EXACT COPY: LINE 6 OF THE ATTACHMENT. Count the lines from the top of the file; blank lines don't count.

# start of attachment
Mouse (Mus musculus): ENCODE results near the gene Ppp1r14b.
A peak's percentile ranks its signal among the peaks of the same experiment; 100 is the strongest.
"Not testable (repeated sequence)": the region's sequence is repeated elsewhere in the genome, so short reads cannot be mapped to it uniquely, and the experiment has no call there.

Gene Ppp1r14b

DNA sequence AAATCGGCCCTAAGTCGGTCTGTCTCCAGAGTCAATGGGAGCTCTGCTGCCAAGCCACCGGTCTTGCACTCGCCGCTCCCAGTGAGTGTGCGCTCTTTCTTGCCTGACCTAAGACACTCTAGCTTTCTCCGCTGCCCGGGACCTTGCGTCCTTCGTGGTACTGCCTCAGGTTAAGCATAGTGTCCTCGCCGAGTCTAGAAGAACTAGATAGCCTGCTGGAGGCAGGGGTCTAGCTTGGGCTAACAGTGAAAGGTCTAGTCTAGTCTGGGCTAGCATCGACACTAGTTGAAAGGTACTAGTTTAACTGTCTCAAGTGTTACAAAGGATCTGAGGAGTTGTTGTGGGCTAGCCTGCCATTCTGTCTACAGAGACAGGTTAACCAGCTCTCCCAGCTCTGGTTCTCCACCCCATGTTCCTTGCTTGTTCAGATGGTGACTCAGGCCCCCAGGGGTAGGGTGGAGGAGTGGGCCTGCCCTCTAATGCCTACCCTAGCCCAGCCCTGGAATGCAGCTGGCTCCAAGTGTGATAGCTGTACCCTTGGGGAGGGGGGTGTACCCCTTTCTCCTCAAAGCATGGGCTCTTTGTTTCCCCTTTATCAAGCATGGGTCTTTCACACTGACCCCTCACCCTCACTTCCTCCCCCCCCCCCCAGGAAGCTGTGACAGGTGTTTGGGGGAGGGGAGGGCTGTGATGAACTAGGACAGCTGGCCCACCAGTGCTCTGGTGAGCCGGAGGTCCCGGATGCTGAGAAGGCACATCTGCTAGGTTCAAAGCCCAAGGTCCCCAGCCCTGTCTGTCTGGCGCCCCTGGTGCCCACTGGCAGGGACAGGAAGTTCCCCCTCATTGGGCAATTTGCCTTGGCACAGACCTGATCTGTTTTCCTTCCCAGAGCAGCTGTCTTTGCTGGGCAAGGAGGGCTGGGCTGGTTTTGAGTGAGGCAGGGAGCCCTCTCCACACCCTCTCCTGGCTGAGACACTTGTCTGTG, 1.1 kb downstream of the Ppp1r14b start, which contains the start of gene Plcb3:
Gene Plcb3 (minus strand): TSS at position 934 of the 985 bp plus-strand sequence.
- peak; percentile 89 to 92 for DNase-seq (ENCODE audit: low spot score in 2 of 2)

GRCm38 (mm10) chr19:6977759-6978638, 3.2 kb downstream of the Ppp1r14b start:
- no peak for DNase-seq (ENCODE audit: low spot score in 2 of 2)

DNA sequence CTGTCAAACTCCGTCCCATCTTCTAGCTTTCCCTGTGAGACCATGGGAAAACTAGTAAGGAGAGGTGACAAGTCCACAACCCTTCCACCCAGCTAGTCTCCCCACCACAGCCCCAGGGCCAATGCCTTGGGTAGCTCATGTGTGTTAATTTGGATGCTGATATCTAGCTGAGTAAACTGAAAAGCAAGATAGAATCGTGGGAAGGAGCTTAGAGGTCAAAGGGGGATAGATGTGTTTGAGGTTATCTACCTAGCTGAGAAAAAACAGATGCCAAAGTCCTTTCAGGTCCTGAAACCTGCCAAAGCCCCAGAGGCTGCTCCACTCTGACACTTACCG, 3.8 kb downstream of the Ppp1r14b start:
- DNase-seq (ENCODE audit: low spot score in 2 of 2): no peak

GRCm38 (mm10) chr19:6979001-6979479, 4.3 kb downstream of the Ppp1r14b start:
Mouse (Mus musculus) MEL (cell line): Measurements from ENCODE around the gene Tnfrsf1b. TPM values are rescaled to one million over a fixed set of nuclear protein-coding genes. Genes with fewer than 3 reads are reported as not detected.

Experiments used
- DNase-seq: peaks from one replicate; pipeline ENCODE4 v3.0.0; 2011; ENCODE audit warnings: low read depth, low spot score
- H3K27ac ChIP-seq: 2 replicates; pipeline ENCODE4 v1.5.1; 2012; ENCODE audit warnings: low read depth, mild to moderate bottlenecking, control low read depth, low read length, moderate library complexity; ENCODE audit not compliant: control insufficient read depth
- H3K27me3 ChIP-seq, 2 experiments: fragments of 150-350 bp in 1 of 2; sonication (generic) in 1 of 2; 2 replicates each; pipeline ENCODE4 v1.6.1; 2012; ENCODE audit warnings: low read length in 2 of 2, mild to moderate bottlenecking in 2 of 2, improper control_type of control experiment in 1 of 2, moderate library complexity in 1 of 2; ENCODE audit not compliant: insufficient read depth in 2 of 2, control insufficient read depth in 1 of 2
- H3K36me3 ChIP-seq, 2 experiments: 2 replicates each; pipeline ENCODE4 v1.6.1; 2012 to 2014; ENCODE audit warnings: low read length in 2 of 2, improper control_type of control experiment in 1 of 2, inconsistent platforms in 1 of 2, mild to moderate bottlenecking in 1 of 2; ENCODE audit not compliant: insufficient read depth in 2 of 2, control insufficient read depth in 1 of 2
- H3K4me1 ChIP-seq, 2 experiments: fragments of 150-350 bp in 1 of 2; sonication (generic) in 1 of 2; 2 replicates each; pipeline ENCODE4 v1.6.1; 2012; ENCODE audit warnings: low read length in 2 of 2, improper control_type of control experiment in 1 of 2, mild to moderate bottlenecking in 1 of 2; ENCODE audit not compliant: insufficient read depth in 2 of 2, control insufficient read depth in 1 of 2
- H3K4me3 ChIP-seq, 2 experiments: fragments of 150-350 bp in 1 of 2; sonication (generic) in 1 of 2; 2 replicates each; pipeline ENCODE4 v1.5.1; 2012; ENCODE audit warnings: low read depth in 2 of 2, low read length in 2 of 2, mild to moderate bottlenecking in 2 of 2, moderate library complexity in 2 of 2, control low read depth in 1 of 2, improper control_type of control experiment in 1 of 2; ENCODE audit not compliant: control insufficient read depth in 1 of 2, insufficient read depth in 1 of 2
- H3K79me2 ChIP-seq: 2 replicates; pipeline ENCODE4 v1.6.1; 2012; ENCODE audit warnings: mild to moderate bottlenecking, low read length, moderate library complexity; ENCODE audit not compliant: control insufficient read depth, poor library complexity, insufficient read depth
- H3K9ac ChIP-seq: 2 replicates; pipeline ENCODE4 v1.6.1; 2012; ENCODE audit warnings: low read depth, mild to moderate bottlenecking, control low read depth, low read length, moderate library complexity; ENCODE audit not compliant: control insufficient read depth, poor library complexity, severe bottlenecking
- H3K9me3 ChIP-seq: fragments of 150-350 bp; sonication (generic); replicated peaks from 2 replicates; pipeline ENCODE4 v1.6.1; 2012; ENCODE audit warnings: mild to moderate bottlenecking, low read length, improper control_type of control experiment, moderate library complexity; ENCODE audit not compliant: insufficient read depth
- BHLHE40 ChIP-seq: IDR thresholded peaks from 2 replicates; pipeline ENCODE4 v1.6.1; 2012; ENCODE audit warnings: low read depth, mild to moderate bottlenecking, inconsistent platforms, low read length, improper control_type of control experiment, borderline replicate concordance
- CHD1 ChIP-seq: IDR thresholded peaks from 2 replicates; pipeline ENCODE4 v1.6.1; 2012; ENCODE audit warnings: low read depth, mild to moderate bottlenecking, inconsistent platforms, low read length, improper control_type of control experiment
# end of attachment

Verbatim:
Gene Plcb3 (minus strand): TSS at position 934 of the 985 bp plus-strand sequence.